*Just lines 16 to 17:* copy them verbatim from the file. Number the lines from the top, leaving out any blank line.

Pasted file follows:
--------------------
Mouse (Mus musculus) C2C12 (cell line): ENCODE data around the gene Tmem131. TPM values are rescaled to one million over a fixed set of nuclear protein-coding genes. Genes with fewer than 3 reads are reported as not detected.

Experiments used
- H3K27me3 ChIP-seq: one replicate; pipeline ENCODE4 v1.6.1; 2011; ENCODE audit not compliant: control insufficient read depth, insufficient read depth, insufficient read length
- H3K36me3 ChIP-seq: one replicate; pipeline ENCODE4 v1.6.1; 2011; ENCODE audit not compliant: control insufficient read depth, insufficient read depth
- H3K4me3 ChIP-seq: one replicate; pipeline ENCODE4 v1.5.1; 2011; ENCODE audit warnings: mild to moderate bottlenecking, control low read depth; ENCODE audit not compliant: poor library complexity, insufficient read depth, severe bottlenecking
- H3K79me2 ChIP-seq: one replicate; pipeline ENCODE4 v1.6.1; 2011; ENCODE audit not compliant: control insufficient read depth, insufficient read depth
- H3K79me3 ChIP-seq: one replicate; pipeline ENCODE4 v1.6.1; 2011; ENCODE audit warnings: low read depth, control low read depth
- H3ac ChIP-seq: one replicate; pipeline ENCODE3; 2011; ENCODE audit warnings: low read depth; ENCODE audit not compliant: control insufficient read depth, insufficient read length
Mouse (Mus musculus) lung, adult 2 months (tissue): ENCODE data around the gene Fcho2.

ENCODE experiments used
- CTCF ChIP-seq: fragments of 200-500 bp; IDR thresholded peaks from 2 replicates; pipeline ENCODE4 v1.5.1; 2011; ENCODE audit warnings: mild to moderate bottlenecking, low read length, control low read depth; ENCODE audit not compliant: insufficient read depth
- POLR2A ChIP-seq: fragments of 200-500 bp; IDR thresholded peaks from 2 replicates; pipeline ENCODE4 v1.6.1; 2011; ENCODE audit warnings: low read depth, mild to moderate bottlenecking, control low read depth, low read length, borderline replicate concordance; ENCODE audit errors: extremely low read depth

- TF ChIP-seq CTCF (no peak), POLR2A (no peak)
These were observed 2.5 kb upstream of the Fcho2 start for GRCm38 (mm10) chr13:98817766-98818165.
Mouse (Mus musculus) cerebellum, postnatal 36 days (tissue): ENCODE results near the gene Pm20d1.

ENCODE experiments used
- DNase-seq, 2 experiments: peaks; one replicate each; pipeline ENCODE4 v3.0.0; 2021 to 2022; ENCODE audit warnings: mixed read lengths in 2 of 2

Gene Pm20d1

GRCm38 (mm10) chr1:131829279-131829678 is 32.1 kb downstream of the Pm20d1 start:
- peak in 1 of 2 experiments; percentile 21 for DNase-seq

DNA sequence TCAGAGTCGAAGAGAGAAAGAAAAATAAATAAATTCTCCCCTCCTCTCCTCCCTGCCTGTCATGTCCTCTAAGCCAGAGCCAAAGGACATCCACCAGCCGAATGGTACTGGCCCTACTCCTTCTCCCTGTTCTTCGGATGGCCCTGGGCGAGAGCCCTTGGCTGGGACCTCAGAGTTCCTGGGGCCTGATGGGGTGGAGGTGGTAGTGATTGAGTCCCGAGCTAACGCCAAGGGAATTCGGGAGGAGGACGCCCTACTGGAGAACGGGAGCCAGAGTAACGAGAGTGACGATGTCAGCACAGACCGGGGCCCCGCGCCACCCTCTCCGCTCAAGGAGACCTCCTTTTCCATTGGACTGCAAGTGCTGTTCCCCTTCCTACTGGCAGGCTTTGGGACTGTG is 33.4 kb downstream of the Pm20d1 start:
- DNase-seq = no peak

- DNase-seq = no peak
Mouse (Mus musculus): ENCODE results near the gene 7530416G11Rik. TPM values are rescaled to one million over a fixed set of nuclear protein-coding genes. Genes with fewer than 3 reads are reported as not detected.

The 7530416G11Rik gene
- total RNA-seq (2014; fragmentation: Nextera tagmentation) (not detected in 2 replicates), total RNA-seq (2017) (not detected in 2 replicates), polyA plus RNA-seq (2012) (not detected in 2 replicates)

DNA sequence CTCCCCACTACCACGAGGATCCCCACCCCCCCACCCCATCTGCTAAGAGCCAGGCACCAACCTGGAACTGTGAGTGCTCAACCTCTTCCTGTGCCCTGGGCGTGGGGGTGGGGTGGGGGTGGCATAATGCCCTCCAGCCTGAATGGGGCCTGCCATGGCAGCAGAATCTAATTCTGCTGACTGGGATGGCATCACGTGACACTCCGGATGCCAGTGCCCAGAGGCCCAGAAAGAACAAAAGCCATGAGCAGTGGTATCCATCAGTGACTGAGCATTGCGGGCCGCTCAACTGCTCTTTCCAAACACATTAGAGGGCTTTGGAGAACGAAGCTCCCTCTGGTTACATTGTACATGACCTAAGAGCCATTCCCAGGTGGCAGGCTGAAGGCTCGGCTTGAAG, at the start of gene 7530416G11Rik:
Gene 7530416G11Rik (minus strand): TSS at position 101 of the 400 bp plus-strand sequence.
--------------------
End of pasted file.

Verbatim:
ENCODE experiments used
- DNase-seq, 2 experiments: peaks; one replicate each; pipeline ENCODE4 v3.0.0; 2021 to 2022; ENCODE audit warnings: mixed read lengths in 2 of 2